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In Portsmouth: Ragged Island gets OK for outdoor beer garden

Guests will be required to make reservations


PORTSMOUTH — Ragged Island’s plan to get people on its new farm property as quickly as possible by way of an outdoor summer beer garden received unanimous approval by the Zoning Board of Review Thursday night.

The brewery will host a limited beer garden at the property at 54 Bristol Ferry Road from 3-8 p.m. on Fridays and Saturdays, and 1-6 p.m. on Sundays from July to September. 

The brewery, which has been operating out of the Portsmouth Industrial Park at 200 Highpoint Ave., received zoners’ approval in April 2019 for a special-use permit to move its business to the 37-acre parcel previously owned by the Van Hof family, where the Island Garden Shop was operated for many years. The approved farm brewery plan — Ragged Island is growing hops and other ingredients for its beers — included the construction of a new, modern 9,335-square-foot building for brewing operations and seasonal taproom.

Due to a pandemic that has significantly eaten into its sales, however, the brewery scaled back its plans and eliminated the new building for now, and will renovate an existing barn for use as the taproom instead. Now that a full opening has been delayed, the brewery came up with the idea for the beer garden to get patrons on the property as soon as possible.

“Through no fault of their own, the COVID-19 pandemic has resulted in a severe downturn of this business,” said zoning board member Ben Furriel, explaining his vote to approve. Mr. Furriel echoed other members’ views that the new proposal was actually a less-impactive use on abutters than the originally approved plan.

The brewery doesn’t have any outdoor options at its existing facility at the industrial park, and the 900-square-foot taproom there is too small to permit safe social distancing, Matt Gray, president of Ragged Island Brewing Co., told the board.

Like most bars and restaurants around the state, “we’re definitely hurting,” he said, noting the brewery’s sales volume is down by more than 60 percent because the business can offer only takeout sales currently. “We’re trying to salvage our business this year as well as assist a few other businesses as we navigate these crazy times.”

That involves bringing a vendor, McGrath Clambakes, which has a Class F license that allows a maximum of five hours of continued service each day. Ragged Island doesn’t have a license yet to serve the alcohol itself, Mr. Gray explained.

McGrath’s will purchase Ragged Island’s beer from Allen’s Wine and Spirits, and then serve it under a beer garden tent. The arrangement, he said, will “help recoup some of the losses that our business and McGrath’s is experiencing due to COVID-19.”

Mr. Gray said the proposal is a less-intrusive use than the one previously approved, and the beer garden would have to conform to any state rules regarding bars and restaurants operating during the pandemic.

The plan Ragged Island submitted to the board shows a 40x-60-foot tent for the beer garden with a service bar and 16 tables of six chairs each, for a maximum of 96 people. No more than 200 people would be served per day, according to Mr. Gray.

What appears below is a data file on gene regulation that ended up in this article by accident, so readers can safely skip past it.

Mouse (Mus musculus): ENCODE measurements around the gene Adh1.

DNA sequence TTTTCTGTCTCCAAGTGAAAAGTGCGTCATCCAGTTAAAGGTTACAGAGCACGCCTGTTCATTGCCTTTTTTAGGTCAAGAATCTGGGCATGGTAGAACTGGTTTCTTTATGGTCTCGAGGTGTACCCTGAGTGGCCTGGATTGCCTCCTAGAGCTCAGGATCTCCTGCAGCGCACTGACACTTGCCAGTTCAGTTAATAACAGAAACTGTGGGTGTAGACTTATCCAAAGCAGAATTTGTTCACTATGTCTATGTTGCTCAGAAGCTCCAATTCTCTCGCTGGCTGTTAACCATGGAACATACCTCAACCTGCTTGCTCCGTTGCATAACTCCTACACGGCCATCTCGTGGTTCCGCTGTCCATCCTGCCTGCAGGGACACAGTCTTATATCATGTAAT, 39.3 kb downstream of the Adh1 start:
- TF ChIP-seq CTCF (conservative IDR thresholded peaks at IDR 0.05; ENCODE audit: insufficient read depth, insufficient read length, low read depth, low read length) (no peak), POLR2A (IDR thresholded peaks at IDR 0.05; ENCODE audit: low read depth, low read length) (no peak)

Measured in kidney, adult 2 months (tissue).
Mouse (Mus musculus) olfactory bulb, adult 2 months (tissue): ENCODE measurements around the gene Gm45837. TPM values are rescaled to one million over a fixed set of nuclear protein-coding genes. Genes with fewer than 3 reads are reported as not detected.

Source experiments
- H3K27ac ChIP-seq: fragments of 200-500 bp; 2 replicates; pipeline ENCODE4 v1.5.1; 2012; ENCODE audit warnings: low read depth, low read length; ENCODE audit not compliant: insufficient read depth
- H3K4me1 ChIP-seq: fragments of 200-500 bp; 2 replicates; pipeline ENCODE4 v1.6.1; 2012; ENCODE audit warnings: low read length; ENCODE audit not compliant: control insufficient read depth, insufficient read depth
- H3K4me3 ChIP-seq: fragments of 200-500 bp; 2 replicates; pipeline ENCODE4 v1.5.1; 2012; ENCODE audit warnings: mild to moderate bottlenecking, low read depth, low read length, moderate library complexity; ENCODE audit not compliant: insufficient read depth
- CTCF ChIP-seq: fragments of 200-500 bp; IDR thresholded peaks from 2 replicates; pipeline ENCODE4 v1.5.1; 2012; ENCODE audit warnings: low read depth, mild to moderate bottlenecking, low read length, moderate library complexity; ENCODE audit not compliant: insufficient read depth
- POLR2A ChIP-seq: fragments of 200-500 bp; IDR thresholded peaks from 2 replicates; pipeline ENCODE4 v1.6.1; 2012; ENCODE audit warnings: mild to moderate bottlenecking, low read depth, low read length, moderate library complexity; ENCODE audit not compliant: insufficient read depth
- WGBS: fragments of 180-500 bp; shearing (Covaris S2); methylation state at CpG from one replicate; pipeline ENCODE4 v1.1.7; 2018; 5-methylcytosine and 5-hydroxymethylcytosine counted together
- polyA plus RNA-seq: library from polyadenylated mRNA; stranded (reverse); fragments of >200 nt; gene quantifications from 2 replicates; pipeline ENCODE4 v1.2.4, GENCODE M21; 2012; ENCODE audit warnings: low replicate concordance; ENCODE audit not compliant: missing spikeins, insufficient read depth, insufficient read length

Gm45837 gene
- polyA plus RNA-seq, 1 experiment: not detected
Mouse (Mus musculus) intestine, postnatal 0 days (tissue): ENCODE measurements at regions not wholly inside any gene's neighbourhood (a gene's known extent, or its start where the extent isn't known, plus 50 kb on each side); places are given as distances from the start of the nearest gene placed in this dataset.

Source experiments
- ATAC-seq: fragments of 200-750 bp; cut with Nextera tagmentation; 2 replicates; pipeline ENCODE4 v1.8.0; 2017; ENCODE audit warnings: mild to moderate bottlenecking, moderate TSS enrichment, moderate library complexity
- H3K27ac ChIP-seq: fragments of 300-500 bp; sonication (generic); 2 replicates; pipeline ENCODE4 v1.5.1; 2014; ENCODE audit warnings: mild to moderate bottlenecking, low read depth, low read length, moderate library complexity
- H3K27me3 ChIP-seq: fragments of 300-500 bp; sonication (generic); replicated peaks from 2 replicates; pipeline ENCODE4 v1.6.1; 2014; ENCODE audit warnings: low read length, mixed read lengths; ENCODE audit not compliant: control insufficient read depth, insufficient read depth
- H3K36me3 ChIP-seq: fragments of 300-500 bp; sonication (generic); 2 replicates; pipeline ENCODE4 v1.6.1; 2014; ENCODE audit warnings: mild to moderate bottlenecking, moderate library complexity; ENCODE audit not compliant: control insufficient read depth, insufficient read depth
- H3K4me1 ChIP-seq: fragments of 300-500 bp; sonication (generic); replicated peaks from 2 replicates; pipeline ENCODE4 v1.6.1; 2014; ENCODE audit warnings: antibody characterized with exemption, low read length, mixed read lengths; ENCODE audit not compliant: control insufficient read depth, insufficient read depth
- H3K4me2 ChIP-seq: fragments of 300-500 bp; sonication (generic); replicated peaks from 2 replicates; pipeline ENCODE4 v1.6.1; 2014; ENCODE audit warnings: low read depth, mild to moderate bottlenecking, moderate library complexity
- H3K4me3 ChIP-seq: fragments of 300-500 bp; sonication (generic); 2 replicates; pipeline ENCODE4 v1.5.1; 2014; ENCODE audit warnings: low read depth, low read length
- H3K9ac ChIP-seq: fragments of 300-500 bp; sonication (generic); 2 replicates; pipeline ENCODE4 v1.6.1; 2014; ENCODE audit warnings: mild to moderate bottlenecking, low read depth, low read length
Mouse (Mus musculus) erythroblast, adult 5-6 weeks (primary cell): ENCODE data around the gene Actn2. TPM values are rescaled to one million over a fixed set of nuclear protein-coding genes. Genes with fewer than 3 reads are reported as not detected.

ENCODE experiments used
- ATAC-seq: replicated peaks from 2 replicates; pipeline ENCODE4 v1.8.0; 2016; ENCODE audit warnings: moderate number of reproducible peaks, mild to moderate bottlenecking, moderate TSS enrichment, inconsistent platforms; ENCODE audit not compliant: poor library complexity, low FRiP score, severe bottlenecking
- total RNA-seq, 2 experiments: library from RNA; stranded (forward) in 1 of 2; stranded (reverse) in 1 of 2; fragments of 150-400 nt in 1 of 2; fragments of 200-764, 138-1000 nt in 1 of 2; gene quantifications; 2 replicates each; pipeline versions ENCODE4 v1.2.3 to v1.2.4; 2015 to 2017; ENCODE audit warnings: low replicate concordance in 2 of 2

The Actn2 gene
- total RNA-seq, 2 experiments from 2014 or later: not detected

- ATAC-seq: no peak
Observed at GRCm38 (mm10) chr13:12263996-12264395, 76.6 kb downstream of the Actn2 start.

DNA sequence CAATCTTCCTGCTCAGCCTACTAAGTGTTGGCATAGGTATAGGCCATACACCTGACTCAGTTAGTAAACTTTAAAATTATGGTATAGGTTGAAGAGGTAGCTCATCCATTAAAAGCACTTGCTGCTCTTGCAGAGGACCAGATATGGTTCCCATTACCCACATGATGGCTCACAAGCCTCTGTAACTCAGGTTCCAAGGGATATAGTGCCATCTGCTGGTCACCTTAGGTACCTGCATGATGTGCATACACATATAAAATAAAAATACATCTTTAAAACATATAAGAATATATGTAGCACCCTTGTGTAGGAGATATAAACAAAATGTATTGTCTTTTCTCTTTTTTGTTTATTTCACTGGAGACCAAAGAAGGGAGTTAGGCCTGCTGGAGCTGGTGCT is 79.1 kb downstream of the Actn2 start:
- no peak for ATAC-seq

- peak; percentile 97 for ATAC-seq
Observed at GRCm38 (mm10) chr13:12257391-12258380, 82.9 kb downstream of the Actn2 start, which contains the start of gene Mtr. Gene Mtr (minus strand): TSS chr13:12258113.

“We’ll ask them to make reservations ahead of time,” he said.

There will also be a 10x10-foot prep tent for McGrath’s, which would like to offer food service, as well as seven or eight small pop-up tents scattered further down the sloping farmland for people who’d like to socially distance elsewhere on the property.

“We would not be serving any food under those pop-up tents,” Mr. Gray said.

Abutters speak

Meghan Kissell, whose parents abut the farm at 24 Bristol Ferry Road, disagreed with Mr. Gray’s assessment that the proposal isn’t at odds with the previous approved petition. 

Going from an indoor brewing facility with a taproom to an outdoor beer tent is different, said Ms. Kissell, who noted she’s excited about the farm brewery despite her concerns.

Her parents own property that’s in a direct line of sight with the proposed prep tent and portable toilets that will be brought in, she said. “This is where there seems to be a distinct lack of trees,” Ms. Kissell said. “We’re going from nothing outside, to 15 hours a week in direct sight of the porch.”

Mr. Gray said while he’s open to making slight adjustments to the location of the tents and toilets and also address the Kissells’ concerns over landscaping, he doesn’t have time to submit another amended plan to the zoning board. 

He selected a flat spot for the beer garden, he said, and wanted to keep the prep tent and “the nicer, wedding-style toilets,” close to that area. He estimated the toilets would be at least 100 yards from the Kissells’ property, although Ms. Kissell said she believed it was a shorter distance than that.

Ms. Kissell’s mother, Noreen Kissell, asked about food trucks being allowed on the property. 

Mr. Gray said McGrath’s Clambakes will be the only vendor at this time. “In the future, I can’t say there won’t be other food trucks that we would welcome on the property,” he said.

In voting for the petition, Zoning Board Vice Chairman John Borden said he understood the abutters’ concerns, but he didn’t believe they rose to a level of nuisance or hazard. Ragged Island, he said, “already has approval for agricultural special events and the proposal here is much, much less severe.”

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